- Once steeped, avoid storing brewed tea beyond 8 hours
- Unless being consumed immediately, place brewed tea in the refrigerator
- Don’t make tea by sun brewing or simply using hot tap water; it won’t get hot enough to kill any potential bacteria
Tea bag VS Loose leaf tea
The differences between loose leaf tea and traditional tea bags are numerous. Why do we choose to produce loose leaf tea over commercial tea bag tea? It all boils down to freshness, quality and flavor.https://t.co/Ii13s55sCL pic.twitter.com/sDUnxWXz3P
— Zuxiang organic tea garden (@teaandbetter) July 31, 2018
Should you refrigerate tea bags?
Do not refrigerate tea bags or loose tea. The moisture and condensation in the refrigerator can easily lead to the tea molding and going bad.
Like olive oil (and all oils), tea should be kept in an airtight container in a cool, dark place.
And that’s not the refrigerator. So don’t just keep the box or tin sitting open on your kitchen counter. Especially don’t keep it near a window or near the stove as heat and light aren’t your friends here.
A kitchen cabinet or pantry is a great place. But since you don’t want any flavors absorbing into the tea, even in a sealed container, I’d keep them away from your spices.
Contrary to some beliefs, most manufacturers do not recommend keeping tea bags in the refrigerator or freezer.
While it can extend the shelf life, the condensation, especially from the fridge, can affect the flavor of the tea. Once you’ve opened the box or tin, a ziplock bag in a pantry is a great way to store them.
Do herbal or green tea bags last longer than regular tea bags?
Herbal teas tend to have the shortest shelf life compared to green tea or black tea. This is because the potential for mold is higher since it isn’t actually made with tea. But black tea will generally have a stronger flavor compared to green tea if the tea bags are older.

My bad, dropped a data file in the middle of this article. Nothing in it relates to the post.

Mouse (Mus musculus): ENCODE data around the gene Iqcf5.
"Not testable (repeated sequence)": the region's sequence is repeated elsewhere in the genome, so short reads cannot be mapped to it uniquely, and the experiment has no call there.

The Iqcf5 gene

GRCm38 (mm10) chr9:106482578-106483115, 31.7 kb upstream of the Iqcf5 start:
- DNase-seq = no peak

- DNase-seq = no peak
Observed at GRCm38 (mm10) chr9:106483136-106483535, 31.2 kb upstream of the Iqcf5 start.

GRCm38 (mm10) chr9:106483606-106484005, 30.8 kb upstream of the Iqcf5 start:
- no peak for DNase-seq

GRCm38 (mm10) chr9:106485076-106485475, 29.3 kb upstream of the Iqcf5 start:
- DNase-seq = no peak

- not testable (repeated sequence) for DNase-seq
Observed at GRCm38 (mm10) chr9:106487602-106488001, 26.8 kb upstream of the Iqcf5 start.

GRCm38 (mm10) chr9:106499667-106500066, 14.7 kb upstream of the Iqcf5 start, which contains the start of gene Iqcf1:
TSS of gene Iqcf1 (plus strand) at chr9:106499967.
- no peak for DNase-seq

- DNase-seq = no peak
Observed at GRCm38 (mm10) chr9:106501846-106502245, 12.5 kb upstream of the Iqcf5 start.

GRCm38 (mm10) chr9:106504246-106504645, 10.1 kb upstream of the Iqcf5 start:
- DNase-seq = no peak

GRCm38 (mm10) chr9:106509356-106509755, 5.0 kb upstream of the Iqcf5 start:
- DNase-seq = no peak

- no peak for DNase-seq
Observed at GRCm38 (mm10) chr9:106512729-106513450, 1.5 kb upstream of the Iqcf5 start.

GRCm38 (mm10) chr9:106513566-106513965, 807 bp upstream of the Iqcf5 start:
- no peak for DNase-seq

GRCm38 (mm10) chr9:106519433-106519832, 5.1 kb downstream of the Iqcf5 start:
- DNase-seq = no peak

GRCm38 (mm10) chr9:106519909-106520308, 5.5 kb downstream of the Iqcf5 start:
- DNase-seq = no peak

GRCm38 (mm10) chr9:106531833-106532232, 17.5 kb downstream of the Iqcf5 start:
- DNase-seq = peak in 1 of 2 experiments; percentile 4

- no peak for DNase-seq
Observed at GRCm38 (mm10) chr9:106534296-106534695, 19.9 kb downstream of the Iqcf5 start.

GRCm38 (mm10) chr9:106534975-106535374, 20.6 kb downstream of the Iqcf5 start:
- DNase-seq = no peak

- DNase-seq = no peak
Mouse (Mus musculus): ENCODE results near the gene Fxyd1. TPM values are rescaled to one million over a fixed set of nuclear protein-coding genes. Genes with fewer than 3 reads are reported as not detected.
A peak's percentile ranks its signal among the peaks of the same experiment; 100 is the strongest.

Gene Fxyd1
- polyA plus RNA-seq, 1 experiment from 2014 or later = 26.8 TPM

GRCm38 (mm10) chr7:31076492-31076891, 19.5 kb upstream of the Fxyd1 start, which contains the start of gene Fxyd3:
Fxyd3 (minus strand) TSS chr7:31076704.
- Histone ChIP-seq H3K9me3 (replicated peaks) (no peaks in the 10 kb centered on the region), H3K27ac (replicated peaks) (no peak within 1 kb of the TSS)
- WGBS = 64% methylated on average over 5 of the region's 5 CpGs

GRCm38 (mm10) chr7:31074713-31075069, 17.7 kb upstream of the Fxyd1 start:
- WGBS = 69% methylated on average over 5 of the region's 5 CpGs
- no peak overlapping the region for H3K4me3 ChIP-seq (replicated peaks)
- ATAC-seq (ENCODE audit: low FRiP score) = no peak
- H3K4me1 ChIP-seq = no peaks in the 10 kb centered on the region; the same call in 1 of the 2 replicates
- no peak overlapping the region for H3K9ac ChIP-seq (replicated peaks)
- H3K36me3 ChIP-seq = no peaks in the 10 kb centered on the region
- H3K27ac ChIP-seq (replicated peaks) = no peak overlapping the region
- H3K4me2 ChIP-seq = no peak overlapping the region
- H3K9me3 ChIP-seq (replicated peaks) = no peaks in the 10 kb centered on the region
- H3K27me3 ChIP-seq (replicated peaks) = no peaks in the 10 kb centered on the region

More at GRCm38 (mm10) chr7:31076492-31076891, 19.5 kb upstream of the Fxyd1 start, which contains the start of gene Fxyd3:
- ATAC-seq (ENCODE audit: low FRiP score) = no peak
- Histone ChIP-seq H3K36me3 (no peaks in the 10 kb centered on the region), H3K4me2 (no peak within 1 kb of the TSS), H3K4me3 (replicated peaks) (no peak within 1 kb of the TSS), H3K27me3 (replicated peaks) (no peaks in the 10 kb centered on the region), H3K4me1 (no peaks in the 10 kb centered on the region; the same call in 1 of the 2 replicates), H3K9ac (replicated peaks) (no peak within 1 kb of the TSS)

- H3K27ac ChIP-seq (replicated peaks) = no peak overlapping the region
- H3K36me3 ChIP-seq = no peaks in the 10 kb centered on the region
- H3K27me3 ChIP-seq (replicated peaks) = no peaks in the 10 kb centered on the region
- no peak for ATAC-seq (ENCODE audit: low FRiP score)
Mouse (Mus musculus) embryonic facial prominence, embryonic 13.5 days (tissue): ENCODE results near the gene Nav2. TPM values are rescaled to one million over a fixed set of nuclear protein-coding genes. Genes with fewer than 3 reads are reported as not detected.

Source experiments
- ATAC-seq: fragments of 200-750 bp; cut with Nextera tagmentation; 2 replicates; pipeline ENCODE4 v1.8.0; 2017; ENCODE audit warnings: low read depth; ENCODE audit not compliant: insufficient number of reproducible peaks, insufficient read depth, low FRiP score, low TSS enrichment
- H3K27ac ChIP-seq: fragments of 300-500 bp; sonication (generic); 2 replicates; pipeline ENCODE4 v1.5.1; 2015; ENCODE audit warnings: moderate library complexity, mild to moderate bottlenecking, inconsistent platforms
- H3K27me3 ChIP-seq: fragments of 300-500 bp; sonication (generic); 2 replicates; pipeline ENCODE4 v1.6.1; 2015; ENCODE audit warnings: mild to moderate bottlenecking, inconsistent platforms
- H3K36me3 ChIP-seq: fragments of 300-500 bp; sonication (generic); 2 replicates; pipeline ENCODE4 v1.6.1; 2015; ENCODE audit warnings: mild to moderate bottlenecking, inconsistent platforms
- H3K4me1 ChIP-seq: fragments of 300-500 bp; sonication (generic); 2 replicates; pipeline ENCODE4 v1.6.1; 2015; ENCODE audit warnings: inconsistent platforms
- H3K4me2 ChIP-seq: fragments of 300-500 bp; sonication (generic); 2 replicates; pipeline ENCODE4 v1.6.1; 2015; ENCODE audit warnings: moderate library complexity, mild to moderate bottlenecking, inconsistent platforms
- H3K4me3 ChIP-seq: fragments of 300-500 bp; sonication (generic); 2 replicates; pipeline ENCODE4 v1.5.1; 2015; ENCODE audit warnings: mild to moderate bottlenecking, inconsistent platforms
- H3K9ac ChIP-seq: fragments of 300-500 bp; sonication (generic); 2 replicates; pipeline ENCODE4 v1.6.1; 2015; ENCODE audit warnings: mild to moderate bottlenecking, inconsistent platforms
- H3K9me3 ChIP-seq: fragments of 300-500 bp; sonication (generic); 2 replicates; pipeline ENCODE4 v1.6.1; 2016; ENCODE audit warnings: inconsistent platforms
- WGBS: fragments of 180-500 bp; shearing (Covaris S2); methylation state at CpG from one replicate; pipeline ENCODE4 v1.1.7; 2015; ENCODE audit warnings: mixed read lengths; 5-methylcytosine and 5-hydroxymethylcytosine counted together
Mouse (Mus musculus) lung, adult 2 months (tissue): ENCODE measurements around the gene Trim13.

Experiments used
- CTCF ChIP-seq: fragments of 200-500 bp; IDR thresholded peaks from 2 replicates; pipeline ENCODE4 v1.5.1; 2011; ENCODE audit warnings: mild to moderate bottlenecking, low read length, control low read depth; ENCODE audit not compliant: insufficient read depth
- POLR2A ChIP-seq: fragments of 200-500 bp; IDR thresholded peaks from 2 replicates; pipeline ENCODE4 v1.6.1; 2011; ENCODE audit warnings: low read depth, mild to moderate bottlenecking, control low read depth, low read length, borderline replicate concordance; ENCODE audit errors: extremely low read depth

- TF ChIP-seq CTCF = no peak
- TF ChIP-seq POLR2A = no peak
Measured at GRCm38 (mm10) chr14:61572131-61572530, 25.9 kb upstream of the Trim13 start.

Green tea, like white tea, relies heavily on oils being released when the hot water hits it. Black tea does not have the same compounds. So the older the green tea bag, the more dried out it becomes. This results in fewer oils being in the tea when brewed and a less flavorful cup of tea.
Herbals teas, such as chamomile tea, as I mentioned above, aren’t really teas at all; they are dried flowers or fruits. Because they are dried flowers and/or fruits, they could be a little more susceptible to mold than “real” teas.
Learn more about how to tell if your herbal teas have gone bad, and how to properly store them in my recent article. Just click that link to read it on my site.
But like green tea, herbal teas won’t be as flavorful past the expiration or best by date as black teas.
Does loose-leaf tea last as long as tea bags?
Because loose-leaf tea gets exposed to oxygen more than the tea inside of tea bags, it will naturally become drier and less flavorful than tea bags.
That being said, as we’ve discussed, it won’t really go bad unless exposed to moisture (which can cause mold) or bugs. If you want to maximize the flavor of loose-leaf tea, avoid direct sunlight, and store in a cool, dark place; never the refrigerator.
If you’re a tea lover, it’s also a good idea to consider getting a vacuum sealer like this one on Amazon that’s only around $100 bucks.
Simply divide the tea (I like oolong tea) into small bags for your vacuum sealer. Then seal each one and store them in a glass jar (mason jars work great) or even in the original packaging if they will fit. Proper storage is essential for keeping your different types of tea fresher longer.
In this article, we took an in-depth look into the world of tea bags and expiration dates.
We explored how long they last if it’s safe to use after they expire, and best way to tell if they have gone bad. But we also took a look at different kinds of tea bags to see if one is better than the other in terms of shelf life.
Different tea types may require different types of tea storage. Herbal teas, for example, are very different from “real” teas. But with a little planning, you can maximize the shelf life of your tea bags well beyond the actual best-by date.
Lastly, we explored some ways you can keep tea bags fresher longer.